Rubrika: The tenses

9. 1. 2006 | 17:19 


Conditionals probably are one of the most essential grammar forms used in business English, whether for negotiations, making plans, or simply ordering lunch at a restaurant. On the other hand, they seem filled with every verb tense possible, and unbelievably cluttered with too many auxiliaries like “will”, “had” and “would have”. Another problem comes when you must decide which segment should get the tense based verb group and which should get the verb structure with the hypothetical “would.” Perhaps this could help. The “if” clause sets the tone. If I am looking at a future possibility but I am not sure if or when it will happen, I simply leave it in the present tense (If I finish this early…)and leave the rest as the probable outcome in the future tense (I will send it to you.). In imagined situations, the “if” condition is in the past because it contrasts with the reality now, like a subjunctive tense (Had I more time, I would call you.). In the final conditional, the “if” clause looks at a situation prior to a decisive moment by using past perfect (If I had seen the other car [but I didn’t], I wouldn’t have hit it.). Try the following sentences to work out how the conditionals work for you. 

9. 8. 2005 | 16:19 

Tenses in practice II

Often our abilities have limits. There are, of course, things we can do now. There are the things we could generally do in the past, but not any more. There are also things which we were able to do at a specific time or in a specific situation, and which we may never manage to do in the same way again. And there are those things which we could have done but didn’t manage to do because something else held us back (e.g. we were late, tired, didn’t have enough time, etc.).  

9. 8. 2005 | 16:19 

Tenses in conflict situation

One of the most critical things in a conflict situation is to get a clear picture of what happened in the past, what is happening now and what is going to happen in the future. The tenses are necessary to paint a clear picture of the situation. See if you can reconstruct the situations here. 

4. 6. 2005 | 20:05 

Tenses in business use

In business, time is money. That’s why tenses are critical – they communicate time and order of events, what happened first, what is finished now and when future deadlines are. Mistakes with tenses can lead to a lot of confusion. English has a range of tenses. Sometimes it might seem like there are too many! But if you can learn to use the tenses well you will be able to give an accurate and clear picture of any situation. They all have a good use – I promise – and you will find your use of English becomes richer and more precise if you can master them. So, let’s try to interpret the following sentences – what happened and when?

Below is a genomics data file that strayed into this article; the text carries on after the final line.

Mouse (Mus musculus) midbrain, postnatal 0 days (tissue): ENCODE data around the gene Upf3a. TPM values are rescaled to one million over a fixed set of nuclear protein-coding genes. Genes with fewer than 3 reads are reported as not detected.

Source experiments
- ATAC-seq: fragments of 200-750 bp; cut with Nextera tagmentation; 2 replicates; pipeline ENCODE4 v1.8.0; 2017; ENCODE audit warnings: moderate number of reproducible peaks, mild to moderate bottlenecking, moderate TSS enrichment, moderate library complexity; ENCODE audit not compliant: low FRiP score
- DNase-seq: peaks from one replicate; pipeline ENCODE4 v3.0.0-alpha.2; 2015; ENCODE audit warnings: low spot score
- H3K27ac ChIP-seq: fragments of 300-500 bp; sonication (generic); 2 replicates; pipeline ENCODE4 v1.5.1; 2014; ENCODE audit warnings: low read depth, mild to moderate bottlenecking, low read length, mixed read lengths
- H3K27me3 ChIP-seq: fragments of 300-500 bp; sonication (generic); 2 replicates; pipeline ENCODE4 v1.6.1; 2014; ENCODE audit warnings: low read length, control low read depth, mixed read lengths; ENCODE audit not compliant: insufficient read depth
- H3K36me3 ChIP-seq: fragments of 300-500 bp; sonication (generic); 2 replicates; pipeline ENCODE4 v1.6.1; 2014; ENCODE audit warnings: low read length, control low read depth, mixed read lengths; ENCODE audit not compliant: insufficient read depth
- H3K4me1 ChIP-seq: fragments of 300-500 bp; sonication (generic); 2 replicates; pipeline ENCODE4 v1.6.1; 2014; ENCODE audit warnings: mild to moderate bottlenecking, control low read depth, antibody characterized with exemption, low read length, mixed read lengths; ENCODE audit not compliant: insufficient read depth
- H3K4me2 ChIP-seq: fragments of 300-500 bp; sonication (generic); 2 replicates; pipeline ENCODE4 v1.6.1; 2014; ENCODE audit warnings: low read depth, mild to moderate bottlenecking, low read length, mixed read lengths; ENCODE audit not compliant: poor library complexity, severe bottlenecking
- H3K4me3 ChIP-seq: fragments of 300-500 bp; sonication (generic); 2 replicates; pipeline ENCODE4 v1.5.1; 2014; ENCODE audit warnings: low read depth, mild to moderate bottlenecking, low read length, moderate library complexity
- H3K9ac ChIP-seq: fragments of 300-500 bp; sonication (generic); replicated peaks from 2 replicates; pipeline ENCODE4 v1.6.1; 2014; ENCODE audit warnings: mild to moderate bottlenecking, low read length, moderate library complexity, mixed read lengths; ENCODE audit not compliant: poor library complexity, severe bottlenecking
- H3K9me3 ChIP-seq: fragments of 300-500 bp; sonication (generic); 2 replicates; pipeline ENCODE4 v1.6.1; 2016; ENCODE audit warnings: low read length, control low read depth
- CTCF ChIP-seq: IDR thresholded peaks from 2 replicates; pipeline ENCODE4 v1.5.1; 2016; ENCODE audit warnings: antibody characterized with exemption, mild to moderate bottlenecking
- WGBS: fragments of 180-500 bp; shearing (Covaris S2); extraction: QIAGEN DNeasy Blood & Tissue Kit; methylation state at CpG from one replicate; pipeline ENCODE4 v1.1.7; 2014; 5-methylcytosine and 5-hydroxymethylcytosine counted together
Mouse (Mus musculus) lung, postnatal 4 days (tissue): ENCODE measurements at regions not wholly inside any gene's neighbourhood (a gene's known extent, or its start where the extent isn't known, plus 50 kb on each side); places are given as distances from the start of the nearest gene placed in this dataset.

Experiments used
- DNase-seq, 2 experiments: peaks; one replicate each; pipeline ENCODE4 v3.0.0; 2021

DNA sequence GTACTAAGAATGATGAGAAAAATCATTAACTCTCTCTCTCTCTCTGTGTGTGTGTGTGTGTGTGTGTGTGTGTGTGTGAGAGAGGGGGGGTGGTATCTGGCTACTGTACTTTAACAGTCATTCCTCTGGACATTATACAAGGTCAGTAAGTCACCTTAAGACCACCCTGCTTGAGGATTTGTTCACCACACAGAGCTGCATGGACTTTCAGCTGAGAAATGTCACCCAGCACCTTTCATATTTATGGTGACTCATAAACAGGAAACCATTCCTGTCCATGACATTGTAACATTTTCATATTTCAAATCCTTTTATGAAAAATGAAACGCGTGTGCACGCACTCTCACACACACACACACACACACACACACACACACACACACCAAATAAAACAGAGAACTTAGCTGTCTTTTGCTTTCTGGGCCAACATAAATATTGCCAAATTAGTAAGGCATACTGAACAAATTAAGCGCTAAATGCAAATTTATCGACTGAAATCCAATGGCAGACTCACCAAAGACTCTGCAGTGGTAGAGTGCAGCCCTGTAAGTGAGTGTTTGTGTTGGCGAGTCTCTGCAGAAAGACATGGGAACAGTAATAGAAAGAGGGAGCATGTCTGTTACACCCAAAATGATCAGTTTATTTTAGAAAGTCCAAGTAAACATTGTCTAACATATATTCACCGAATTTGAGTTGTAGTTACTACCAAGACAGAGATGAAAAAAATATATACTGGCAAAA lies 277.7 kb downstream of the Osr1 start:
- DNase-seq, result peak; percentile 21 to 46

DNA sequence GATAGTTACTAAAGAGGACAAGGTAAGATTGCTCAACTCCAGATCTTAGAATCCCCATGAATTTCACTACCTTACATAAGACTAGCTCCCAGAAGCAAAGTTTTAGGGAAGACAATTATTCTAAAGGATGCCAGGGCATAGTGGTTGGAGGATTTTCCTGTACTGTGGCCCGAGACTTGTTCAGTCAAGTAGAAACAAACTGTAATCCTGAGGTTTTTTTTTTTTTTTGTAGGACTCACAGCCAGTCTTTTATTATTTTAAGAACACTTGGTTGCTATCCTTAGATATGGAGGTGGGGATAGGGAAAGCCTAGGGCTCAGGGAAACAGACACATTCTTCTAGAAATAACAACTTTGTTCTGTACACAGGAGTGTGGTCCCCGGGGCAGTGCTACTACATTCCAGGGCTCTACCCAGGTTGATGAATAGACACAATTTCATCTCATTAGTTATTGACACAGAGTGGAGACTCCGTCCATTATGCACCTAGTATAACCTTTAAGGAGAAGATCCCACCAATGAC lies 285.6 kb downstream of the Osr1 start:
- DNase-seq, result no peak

4. 6. 2005 | 19:34 

Going on a trip?

I have some advice for you. Well not really, but isn’t that what everyone else is telling you? People always want to suggest you what you should do to avoid general difficulties or future problems. Other times we ourselves may regret a particular incident that we should have avoided on a past trip. And for some of us who always make mistakes for long stretches of time, there is always someone to criticize us about what we shouldn’t have been doing back then. Here’s a short quiz to see if you should have listened to your travel guide - and your teachers - a little more closely. 

4. 6. 2005 | 19:22 

Tenses in practice

Boss: Are you coming to the meeting Friday afternoon? You: I think I’ll be at a client. Let me check. Sorry, on Friday I go see my client as usual. Are we really having a meeting on Friday? Who is chairing the meeting? We’ll probably discuss the same, boring topics as always. I think I’ll pretend to be sick! Sometimes, when expressing future meaning, we use both the present continuous tense and the future simple tense. The present continuous tense is used to say what you have already arranged to do. The future simple tense is used when you decide to do something at the time of speaking, and often times accompanied with ‘I think’, ‘I don’t think’. And just to make things interesting, if the future action is a habitual one, then we use the present simple. 

15. 2. 2005 | 10:40 

Call your client

Have you ever forgotten to call your client when he or she asked you to call? Have you ever forgotten calling your client after making the call? Did... 

14. 2. 2005 | 14:12 

The Tenses

There are many more tenses in English than there are in Czech and in the future we plan to focus on each tense individually. Here, we have prepared... 

29. 9. 2004 | 19:12 

Present simple or present continuous

When you have to describe your business activities, you may have to differentiate between general activities (things you regularly do), and... 
1 - 9 / 9